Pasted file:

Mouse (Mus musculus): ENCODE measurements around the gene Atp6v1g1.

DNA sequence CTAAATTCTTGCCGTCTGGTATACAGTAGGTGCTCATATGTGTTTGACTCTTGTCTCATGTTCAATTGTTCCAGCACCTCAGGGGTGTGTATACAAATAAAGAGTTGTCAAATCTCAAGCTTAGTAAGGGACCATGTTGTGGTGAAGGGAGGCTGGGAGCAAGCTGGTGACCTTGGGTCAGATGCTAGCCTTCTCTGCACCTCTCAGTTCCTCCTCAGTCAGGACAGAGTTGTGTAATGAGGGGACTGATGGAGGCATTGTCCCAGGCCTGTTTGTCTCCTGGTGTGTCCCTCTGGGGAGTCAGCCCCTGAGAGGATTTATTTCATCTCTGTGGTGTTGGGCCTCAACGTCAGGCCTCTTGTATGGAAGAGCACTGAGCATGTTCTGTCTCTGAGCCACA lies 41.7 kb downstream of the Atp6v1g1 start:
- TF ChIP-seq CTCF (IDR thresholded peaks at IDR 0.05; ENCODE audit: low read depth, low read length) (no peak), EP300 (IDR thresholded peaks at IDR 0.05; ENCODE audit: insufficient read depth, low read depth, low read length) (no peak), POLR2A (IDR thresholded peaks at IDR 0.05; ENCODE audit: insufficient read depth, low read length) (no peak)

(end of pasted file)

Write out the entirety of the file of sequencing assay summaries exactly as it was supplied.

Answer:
Mouse (Mus musculus): ENCODE measurements around the gene Atp6v1g1.

DNA sequence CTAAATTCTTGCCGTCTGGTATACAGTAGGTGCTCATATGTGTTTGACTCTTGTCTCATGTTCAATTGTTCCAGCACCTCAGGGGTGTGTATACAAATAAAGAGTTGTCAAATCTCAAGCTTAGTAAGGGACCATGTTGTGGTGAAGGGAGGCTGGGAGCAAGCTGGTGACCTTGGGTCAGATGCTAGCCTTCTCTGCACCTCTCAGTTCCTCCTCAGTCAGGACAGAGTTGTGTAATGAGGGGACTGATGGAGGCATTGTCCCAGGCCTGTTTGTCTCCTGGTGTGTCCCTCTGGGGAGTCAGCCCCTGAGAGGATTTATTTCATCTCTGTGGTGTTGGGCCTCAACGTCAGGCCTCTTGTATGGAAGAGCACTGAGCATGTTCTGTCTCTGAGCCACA lies 41.7 kb downstream of the Atp6v1g1 start:
- TF ChIP-seq CTCF (IDR thresholded peaks at IDR 0.05; ENCODE audit: low read depth, low read length) (no peak), EP300 (IDR thresholded peaks at IDR 0.05; ENCODE audit: insufficient read depth, low read depth, low read length) (no peak), POLR2A (IDR thresholded peaks at IDR 0.05; ENCODE audit: insufficient read depth, low read length) (no peak)